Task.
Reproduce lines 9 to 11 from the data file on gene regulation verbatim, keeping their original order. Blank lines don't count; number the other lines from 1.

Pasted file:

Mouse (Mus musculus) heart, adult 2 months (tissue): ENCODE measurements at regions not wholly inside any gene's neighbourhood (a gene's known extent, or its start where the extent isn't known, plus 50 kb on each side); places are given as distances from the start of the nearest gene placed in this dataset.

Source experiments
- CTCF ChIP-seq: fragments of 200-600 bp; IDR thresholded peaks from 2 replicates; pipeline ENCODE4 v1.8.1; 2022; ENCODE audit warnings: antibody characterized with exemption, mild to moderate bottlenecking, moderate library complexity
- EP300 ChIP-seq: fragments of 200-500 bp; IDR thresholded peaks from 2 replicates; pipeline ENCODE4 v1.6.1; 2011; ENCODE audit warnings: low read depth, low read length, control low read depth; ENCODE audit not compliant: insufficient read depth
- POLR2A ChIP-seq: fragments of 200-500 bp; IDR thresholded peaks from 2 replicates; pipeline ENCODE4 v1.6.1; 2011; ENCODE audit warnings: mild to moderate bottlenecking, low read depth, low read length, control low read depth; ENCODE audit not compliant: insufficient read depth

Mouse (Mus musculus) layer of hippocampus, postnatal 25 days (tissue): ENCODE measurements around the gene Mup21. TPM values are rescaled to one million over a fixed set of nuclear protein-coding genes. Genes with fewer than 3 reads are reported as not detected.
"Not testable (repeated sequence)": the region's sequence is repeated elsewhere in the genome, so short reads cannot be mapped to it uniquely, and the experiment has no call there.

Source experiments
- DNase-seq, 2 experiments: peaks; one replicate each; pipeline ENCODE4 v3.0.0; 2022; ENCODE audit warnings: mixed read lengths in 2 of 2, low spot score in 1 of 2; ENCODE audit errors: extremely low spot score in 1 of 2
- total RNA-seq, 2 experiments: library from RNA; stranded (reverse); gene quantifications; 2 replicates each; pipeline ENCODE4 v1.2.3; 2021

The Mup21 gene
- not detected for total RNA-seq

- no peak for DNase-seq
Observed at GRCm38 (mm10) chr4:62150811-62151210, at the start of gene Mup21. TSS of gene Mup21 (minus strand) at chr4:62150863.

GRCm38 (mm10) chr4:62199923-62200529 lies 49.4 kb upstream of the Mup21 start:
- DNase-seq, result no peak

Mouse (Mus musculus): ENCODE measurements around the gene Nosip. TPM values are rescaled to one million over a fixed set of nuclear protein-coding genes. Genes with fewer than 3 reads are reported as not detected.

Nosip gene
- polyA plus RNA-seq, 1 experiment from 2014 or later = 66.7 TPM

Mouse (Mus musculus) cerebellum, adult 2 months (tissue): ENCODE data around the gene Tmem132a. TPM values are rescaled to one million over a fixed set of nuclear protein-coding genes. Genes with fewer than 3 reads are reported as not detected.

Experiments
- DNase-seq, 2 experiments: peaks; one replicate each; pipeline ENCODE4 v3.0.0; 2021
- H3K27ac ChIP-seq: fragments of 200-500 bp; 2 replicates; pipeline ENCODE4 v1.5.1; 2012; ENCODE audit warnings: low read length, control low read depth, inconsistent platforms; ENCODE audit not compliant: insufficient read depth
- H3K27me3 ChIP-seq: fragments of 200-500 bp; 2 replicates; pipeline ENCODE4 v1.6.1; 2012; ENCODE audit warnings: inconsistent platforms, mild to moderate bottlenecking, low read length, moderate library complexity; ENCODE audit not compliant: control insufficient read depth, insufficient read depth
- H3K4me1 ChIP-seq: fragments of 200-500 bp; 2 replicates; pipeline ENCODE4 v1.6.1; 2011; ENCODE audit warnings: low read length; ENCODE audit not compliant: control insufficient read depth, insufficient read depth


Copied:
- DNase-seq, 2 experiments: peaks; one replicate each; pipeline ENCODE4 v3.0.0; 2022; ENCODE audit warnings: mixed read lengths in 2 of 2, low spot score in 1 of 2; ENCODE audit errors: extremely low spot score in 1 of 2
- total RNA-seq, 2 experiments: library from RNA; stranded (reverse); gene quantifications; 2 replicates each; pipeline ENCODE4 v1.2.3; 2021

The Mup21 gene